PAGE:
Lethbridge’s interim chief of police has responded to allegations of toxicity within the the city’s police service.
On Monday, local media outlet Bridge City News published a story containing allegations made by an anonymous former member of the force that referred to the culture in the Lethbridge Police Service as “broken.”
Interim chief Scott Woods said in a statement on Tuesday that he was aware of the story, “which has alleged a high degree of dysfunction within the Lethbridge Police Service.”
“The manner and tone of this coverage casts aspersions not just on me serving as chief of police, but on the vast majority of the people who serve the city of Lethbridge as a part of the police service,” Woods said.
“Accordingly, I have decided that it is important to not let those aspersions go unanswered. The honour and integrity of the service and all the individuals who work here demand nothing less.”
Woods admitted there is “brokenness within the service,” on some level, but said that brokenness comes from “a small minority working within the organization who are more concerned with protecting their own interests and influence than maintaining the ideals of serving the public.”
“When this small group of individuals is held to account for their own misconduct, or perhaps denied a workplace request, they often lash out and accuse others of being bullies,” Woods said.
The reaction also comes after news the Alberta Law Enforcement Review Board recently asked the Lethbridge Police Commission to review a 2019 complaint against Woods made by an LPS member after its disciplinary processes came into question.
The complainant, an officer still on the force, filed a misconduct complaint against Woods, who was serving as deputy chief of police service at the time, alleging tyrannical and bullying behaviour from both Woods and then-chief Rob Davis.
Woods was eventually appointed interim chief following Davis’ departure.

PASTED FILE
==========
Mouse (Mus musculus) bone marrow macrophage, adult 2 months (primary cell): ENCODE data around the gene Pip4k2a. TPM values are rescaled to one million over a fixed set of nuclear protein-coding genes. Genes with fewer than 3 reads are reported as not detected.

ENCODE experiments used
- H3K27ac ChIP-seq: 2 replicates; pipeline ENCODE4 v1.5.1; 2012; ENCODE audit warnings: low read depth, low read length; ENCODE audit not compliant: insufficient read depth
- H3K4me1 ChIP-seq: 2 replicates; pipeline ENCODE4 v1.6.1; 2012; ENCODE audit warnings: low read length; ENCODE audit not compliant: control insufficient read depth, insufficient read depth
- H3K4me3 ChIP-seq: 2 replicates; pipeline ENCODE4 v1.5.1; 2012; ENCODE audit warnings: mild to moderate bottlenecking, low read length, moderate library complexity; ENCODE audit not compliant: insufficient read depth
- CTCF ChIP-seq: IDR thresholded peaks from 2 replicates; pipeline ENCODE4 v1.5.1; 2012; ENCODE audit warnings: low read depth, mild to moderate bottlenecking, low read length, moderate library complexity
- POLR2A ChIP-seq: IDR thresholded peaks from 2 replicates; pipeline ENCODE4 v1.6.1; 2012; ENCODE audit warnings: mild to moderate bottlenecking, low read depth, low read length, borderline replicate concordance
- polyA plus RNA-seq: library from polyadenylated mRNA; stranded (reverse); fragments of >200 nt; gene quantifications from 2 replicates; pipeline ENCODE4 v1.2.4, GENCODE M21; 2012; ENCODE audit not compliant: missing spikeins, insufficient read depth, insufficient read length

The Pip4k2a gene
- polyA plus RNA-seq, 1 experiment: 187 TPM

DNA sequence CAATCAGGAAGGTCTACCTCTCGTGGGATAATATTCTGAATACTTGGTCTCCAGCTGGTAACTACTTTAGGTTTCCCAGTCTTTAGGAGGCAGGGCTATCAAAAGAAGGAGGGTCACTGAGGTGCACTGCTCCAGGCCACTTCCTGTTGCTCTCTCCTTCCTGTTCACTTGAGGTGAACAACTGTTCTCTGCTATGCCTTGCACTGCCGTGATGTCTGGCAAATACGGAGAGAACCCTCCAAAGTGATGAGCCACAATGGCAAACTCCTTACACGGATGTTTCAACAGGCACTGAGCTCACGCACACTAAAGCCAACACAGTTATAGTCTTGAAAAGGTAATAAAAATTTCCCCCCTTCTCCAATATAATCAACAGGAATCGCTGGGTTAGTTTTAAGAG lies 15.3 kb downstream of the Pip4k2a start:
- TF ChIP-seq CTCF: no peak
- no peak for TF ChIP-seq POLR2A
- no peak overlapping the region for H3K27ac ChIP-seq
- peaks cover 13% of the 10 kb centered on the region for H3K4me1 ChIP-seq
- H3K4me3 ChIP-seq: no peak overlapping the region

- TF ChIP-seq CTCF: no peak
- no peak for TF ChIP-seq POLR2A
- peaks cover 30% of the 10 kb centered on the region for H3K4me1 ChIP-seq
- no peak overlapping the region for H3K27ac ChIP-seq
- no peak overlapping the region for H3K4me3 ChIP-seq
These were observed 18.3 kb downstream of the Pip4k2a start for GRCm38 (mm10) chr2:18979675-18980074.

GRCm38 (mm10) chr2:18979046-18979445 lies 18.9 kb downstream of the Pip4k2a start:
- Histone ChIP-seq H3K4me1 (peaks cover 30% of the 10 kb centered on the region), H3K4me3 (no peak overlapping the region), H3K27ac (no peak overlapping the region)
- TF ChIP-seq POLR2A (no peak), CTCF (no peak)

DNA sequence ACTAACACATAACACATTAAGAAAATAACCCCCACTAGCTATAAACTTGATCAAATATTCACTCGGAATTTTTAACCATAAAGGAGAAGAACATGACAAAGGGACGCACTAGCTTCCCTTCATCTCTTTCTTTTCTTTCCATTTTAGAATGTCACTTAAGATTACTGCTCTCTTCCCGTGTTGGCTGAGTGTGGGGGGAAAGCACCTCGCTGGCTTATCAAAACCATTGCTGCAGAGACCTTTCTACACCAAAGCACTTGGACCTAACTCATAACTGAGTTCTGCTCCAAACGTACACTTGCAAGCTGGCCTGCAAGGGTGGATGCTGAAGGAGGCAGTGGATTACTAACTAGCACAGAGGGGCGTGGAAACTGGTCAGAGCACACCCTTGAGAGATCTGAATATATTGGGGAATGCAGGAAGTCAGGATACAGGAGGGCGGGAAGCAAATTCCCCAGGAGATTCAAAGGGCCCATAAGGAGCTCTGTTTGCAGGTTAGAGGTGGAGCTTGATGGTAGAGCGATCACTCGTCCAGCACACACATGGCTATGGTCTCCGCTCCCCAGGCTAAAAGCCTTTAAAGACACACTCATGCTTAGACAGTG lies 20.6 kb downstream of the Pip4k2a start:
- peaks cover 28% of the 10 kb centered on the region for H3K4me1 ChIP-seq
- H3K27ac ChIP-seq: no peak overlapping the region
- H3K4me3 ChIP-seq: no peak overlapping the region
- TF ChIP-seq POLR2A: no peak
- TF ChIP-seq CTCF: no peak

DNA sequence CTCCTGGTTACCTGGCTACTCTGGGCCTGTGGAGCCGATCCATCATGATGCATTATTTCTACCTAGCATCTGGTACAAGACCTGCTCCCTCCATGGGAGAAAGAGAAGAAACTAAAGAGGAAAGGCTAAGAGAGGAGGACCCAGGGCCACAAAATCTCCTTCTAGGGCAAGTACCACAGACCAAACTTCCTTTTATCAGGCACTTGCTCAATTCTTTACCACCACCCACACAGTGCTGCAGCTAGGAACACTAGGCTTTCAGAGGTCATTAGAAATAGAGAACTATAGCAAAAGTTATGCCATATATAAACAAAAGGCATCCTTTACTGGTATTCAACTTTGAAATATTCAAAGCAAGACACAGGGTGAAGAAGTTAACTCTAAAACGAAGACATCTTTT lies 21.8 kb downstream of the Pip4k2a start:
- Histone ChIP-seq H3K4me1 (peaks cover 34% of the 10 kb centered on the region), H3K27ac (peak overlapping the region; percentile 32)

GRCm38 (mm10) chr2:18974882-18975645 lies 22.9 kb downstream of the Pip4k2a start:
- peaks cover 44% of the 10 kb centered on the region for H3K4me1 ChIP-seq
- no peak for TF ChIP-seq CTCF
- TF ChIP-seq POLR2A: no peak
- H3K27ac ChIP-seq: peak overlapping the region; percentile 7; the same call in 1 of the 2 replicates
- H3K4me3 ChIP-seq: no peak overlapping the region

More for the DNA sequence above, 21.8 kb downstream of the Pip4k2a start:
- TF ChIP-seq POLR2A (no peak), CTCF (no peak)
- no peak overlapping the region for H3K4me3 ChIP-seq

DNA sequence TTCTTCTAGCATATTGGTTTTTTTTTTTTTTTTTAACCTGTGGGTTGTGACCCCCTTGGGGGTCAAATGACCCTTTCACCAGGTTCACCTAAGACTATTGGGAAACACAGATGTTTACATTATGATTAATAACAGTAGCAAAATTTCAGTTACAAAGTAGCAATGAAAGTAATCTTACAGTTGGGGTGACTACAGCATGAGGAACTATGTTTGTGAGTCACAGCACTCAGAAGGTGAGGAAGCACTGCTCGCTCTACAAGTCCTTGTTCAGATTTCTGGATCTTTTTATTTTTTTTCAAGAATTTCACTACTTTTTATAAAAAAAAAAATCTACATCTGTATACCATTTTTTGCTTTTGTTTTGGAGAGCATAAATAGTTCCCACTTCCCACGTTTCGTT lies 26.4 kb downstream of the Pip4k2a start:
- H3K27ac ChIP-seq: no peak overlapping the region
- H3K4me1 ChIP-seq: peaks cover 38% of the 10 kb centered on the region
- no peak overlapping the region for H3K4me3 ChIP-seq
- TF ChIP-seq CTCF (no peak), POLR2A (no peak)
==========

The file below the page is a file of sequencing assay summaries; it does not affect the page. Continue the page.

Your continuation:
In an interview with Global News last week, president of the Lethbridge Police Association Jay McMillan said that the Lethbridge Police Commission believed it wasn’t within its scope of duties to investigate the complaint.
“That decision was appealed to the Law Enforcement Review Board, who sent it back to the commission saying, ‘In this case, it should, in fact, be your responsibility to investigate,'” McMillan explained.
The Lethbridge Police Commission said a police chief should investigate complaints against a deputy chief, which meant Woods would have to investigate himself.
Subsequently, the commission dismissed the bullying and harassment allegation against him.
In Tuesday’s statement, Woods said: “I, and a continuous line of chiefs serving before me, have tried to address this toxicity and bring reforms to the corporate culture. We have met with varying degrees of success.
“It certainly does not help when anti-reform elements can run to friends in the media, often with anonymity, to uncritically air what amounts to their personal grievances,” he said.
Woods said he knew this would be one of the challenges he’d face when he took the interim chief position, and said he believes it will be “a constant challenge for as long as I have the privilege of serving.”
Woods said he won’t be providing any other comment on the subject.
The review board has put the matter back in the hands of the commission, which is in the midst of its review.
— With files from Eloise Therien